By Andrew Simpson
Now I was an urban child born in south east London and my adventures were circumscribed by the sheer size of London. Not for me the lonely walk along a country lane, or a journey through an enchanted wood hard by a babbling brook. Apart from our back garden, trees, vast expanses of grass and water was by and large offered up by the local parks and the river.
But the Thames was a working river, which made it fascinating but dangerous and a place where great stretches were out of bounds. Likewise the parks were where grownups had sought to curtail your fun by flower beds, and signs warning you to keep off the grass.
But that is perhaps a little harsh on the park authorities. For some time after it was opened as Telegraph Hill Park in 1895 a small section of the lower park had been given over to a play area, including a hollowed out tree truck which became in succession the conning tower of a submarine, a tank and the gate of an old castle.
Later in the great freeze of 1962-63 the park benches became toboggans to be pulled with great difficulty up the hill only to be turned around and ridden down the same icy incline.
And there were of course still plenty of bombsites but by the 1950s most had been cleared, flattened and boarded off. Although there was the old bombed out church around the corner whose crypt had survived and this became an assembly point for groups of children armed with candles to explore the labyrinth of passages below.
Which I suppose is the point that most of our adventures didn’t require much money and like children all over it was up to you to make the adventure from what you could find. So David growing up in Chorlton played in the old brick works along with what was left of the clay pits and a dark and encountering the sinister figure of Duffy who guarded the place.
He remembered “the Clay Pits” which were “situated to the immediate east of Longford Park, just the other side of the interrupted Rye Bank Road - it was a series of mounds and gulleys, the left over from previous workings of the old brick works factory with its tall chimney.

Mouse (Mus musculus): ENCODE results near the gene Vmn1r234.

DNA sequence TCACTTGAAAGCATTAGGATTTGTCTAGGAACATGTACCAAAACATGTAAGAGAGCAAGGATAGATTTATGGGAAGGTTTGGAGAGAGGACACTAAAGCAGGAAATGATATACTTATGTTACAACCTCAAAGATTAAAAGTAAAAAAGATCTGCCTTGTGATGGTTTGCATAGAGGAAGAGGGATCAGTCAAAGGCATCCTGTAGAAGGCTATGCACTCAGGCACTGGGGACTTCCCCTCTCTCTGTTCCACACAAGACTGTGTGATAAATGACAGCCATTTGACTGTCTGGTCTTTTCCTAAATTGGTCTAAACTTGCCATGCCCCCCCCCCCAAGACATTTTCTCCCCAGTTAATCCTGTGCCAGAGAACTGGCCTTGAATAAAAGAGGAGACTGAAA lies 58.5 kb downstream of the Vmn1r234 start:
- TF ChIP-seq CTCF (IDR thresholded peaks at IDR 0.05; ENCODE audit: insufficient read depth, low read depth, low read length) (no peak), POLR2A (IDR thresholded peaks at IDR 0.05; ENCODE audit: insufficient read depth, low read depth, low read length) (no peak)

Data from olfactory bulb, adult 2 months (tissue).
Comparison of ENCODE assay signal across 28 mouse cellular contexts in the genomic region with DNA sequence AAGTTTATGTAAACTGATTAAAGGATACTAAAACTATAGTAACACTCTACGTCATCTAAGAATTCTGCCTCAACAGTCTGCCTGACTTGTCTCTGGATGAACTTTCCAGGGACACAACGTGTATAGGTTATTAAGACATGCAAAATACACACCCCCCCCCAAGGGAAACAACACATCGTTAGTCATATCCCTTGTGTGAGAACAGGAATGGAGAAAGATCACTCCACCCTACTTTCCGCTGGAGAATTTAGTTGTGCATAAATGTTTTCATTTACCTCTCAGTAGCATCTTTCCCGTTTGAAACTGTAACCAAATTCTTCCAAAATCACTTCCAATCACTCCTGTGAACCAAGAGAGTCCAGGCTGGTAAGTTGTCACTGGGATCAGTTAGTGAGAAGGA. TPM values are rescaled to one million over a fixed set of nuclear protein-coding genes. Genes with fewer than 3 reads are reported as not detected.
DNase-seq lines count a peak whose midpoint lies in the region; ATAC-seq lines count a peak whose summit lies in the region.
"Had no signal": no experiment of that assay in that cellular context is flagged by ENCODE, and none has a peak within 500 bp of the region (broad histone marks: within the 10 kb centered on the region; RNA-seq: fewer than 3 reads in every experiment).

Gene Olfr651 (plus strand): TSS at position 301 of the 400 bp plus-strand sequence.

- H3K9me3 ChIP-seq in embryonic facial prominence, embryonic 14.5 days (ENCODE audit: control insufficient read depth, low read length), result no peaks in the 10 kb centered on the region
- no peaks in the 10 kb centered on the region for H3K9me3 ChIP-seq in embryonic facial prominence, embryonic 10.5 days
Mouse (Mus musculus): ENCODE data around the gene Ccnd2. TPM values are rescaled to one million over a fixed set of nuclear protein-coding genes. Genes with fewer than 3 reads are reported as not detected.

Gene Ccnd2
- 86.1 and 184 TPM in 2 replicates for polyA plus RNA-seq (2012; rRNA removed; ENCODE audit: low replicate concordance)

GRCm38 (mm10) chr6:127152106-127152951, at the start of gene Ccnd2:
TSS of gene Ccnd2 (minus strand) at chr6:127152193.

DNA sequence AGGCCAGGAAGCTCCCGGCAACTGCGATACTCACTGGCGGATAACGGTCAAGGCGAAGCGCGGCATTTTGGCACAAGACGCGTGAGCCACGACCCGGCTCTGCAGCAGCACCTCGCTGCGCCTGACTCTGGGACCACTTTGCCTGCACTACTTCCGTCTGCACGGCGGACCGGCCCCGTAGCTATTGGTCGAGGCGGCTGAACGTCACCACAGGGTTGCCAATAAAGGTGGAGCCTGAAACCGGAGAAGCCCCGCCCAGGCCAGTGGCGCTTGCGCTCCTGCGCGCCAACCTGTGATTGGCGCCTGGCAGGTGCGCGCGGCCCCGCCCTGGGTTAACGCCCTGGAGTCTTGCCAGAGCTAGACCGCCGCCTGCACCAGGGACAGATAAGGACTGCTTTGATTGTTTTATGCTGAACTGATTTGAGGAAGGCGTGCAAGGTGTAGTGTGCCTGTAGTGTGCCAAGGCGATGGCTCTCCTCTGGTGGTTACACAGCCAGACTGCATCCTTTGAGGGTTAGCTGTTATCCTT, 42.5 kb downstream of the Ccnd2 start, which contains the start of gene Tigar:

It was a forbidden play place and it was guarded by an almost mythical man named Duffy. With another 9 year old boy, I recall daring ourselves to go into this derelict building one day and even crawling under the tunnel - through rubble to a place where I could look up inside the chimney and see the small hole of daylight at the top.
On re-emerging we continued to play until - that knowledge of being watched - made its presence felt - and we looked around to see a man who I think was called Duffy staring at us, stood on a small wall about 12 yards away. Scared witless we fled the scene, and although not chased, the memory of Duffy, the clay pits, and the old building, has played a part in several nightmares since that day!”
Personally I never saw the point in sitting on the Circle Line of the Underground and constantly looping past the same 27 stations, alternating between daylight and the noisy and smelly tunnels. Even if the game of guessing which station people got off could be fun.
No, for me it was the booking hall of Queens Road railway station on a Saturday morning and the promise of a bright new adventure.
Sometimes you struck gold and got to the end of a line, all open fields, posh houses and sunshine. And sometimes you ended up in a drab nondescript mix of streets old timber yards and as often as not a canal which with that wonderful sense of timing of such disasters was always accompanied by rain.
Never ever believe anyone who tells you that summers were always dry sunny and hot when they were young, because they could never have paid one shilling return to travel to South Bermondsey Railway Station and try to find a bright spot in the warren of streets which snaked under the railway line.
Some childhood memories and adventures are best left in the past.
Pictures; from the collection of Andrew Simpson & Cynthia Wigley
Read more articles by Andrew Simpson At http://chorltonhistory.blogspot.co.uk